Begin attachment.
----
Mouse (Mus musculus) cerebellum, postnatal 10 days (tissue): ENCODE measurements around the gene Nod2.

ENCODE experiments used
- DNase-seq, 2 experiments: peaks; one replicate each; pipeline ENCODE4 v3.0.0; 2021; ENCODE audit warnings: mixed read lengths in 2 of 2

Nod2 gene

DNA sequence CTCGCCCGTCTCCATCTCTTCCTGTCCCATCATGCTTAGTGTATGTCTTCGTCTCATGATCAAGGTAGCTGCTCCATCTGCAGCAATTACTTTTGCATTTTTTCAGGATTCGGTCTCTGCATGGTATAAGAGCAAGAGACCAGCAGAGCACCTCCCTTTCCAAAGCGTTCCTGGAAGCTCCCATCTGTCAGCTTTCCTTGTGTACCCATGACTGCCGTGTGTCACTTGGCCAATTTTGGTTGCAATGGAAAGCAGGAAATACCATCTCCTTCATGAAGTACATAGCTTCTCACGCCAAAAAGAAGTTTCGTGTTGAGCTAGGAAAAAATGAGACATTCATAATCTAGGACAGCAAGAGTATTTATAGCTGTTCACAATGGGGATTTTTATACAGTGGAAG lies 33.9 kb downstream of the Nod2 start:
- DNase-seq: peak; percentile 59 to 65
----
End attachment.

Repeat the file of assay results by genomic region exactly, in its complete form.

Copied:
Mouse (Mus musculus) cerebellum, postnatal 10 days (tissue): ENCODE measurements around the gene Nod2.

ENCODE experiments used
- DNase-seq, 2 experiments: peaks; one replicate each; pipeline ENCODE4 v3.0.0; 2021; ENCODE audit warnings: mixed read lengths in 2 of 2

Nod2 gene

DNA sequence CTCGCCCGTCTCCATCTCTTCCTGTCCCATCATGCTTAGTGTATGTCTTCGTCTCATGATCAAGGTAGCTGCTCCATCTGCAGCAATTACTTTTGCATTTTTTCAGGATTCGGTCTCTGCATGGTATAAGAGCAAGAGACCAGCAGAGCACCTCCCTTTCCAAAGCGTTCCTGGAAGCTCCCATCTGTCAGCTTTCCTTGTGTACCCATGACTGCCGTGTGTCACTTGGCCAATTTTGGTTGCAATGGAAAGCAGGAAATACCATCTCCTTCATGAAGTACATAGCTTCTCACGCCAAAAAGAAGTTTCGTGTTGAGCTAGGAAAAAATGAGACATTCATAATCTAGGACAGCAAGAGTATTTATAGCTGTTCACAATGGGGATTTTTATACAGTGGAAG lies 33.9 kb downstream of the Nod2 start:
- DNase-seq: peak; percentile 59 to 65